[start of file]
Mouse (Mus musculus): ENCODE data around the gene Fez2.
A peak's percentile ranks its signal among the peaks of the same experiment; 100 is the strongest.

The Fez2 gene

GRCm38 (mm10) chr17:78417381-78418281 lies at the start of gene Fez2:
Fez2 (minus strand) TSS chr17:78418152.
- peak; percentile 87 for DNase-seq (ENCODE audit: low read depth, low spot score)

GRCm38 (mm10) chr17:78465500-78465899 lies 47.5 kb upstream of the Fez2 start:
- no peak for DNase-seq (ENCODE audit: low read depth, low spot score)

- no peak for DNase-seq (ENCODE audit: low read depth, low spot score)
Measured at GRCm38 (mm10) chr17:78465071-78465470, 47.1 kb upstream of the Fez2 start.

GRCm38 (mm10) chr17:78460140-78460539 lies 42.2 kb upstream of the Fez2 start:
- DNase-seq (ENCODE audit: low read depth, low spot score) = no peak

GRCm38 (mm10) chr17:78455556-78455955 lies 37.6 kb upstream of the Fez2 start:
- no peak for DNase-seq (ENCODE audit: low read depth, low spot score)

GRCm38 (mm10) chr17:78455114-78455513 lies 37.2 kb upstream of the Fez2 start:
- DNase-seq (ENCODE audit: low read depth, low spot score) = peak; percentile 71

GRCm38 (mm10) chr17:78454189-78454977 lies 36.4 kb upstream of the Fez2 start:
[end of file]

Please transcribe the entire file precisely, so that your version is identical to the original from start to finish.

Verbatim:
Mouse (Mus musculus): ENCODE data around the gene Fez2.
A peak's percentile ranks its signal among the peaks of the same experiment; 100 is the strongest.

The Fez2 gene

GRCm38 (mm10) chr17:78417381-78418281 lies at the start of gene Fez2:
Fez2 (minus strand) TSS chr17:78418152.
- peak; percentile 87 for DNase-seq (ENCODE audit: low read depth, low spot score)

GRCm38 (mm10) chr17:78465500-78465899 lies 47.5 kb upstream of the Fez2 start:
- no peak for DNase-seq (ENCODE audit: low read depth, low spot score)

- no peak for DNase-seq (ENCODE audit: low read depth, low spot score)
Measured at GRCm38 (mm10) chr17:78465071-78465470, 47.1 kb upstream of the Fez2 start.

GRCm38 (mm10) chr17:78460140-78460539 lies 42.2 kb upstream of the Fez2 start:
- DNase-seq (ENCODE audit: low read depth, low spot score) = no peak

GRCm38 (mm10) chr17:78455556-78455955 lies 37.6 kb upstream of the Fez2 start:
- no peak for DNase-seq (ENCODE audit: low read depth, low spot score)

GRCm38 (mm10) chr17:78455114-78455513 lies 37.2 kb upstream of the Fez2 start:
- DNase-seq (ENCODE audit: low read depth, low spot score) = peak; percentile 71

GRCm38 (mm10) chr17:78454189-78454977 lies 36.4 kb upstream of the Fez2 start: